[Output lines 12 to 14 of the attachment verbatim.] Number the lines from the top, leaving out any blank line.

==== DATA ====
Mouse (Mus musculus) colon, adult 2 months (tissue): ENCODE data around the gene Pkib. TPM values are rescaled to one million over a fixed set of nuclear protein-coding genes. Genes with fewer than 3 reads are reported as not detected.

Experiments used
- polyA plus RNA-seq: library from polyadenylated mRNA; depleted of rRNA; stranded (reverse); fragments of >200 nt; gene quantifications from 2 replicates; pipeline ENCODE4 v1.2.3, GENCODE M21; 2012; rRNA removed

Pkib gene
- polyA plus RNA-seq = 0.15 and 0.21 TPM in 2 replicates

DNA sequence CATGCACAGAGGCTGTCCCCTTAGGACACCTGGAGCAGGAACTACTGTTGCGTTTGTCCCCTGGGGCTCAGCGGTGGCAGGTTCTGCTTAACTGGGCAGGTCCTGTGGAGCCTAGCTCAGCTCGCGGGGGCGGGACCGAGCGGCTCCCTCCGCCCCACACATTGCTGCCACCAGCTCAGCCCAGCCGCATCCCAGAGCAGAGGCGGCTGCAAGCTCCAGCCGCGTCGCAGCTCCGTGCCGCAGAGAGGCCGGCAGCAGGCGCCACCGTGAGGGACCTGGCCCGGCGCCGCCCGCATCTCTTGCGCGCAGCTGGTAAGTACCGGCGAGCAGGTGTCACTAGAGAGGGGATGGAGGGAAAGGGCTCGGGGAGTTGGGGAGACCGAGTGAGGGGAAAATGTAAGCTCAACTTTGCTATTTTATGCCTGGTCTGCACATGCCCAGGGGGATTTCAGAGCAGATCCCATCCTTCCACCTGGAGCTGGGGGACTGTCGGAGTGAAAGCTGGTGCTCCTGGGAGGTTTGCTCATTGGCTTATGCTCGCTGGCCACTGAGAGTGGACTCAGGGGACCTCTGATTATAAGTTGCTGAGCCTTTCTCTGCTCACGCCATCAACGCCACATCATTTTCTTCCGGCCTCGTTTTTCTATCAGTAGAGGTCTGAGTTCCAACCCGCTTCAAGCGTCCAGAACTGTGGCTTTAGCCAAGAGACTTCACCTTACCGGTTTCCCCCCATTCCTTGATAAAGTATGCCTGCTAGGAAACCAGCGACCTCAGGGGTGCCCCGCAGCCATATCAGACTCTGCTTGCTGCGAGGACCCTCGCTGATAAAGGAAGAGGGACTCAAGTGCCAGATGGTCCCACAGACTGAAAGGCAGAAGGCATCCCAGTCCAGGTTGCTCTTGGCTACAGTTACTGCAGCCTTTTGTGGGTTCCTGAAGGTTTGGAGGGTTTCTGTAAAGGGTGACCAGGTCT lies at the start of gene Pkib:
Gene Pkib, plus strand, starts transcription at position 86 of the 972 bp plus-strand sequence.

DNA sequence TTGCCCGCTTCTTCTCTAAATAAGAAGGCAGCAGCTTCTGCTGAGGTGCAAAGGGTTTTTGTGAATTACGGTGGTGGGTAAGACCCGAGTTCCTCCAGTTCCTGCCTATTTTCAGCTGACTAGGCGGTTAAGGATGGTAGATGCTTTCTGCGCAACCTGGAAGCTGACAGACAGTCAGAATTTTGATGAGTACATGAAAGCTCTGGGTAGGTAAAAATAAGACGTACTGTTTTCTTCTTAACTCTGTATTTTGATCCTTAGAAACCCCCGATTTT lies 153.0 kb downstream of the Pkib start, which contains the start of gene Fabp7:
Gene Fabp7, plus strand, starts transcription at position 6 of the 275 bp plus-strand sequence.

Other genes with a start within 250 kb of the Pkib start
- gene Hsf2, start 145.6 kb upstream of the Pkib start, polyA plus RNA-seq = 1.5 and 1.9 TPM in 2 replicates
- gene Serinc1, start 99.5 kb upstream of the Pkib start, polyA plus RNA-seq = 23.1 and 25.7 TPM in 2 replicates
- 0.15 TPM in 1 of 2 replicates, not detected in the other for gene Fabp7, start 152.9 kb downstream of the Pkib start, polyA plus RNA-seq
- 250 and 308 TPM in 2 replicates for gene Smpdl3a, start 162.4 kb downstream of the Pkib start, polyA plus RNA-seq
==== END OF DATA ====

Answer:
- gene Serinc1, start 99.5 kb upstream of the Pkib start, polyA plus RNA-seq = 23.1 and 25.7 TPM in 2 replicates
- 0.15 TPM in 1 of 2 replicates, not detected in the other for gene Fabp7, start 152.9 kb downstream of the Pkib start, polyA plus RNA-seq
- 250 and 308 TPM in 2 replicates for gene Smpdl3a, start 162.4 kb downstream of the Pkib start, polyA plus RNA-seq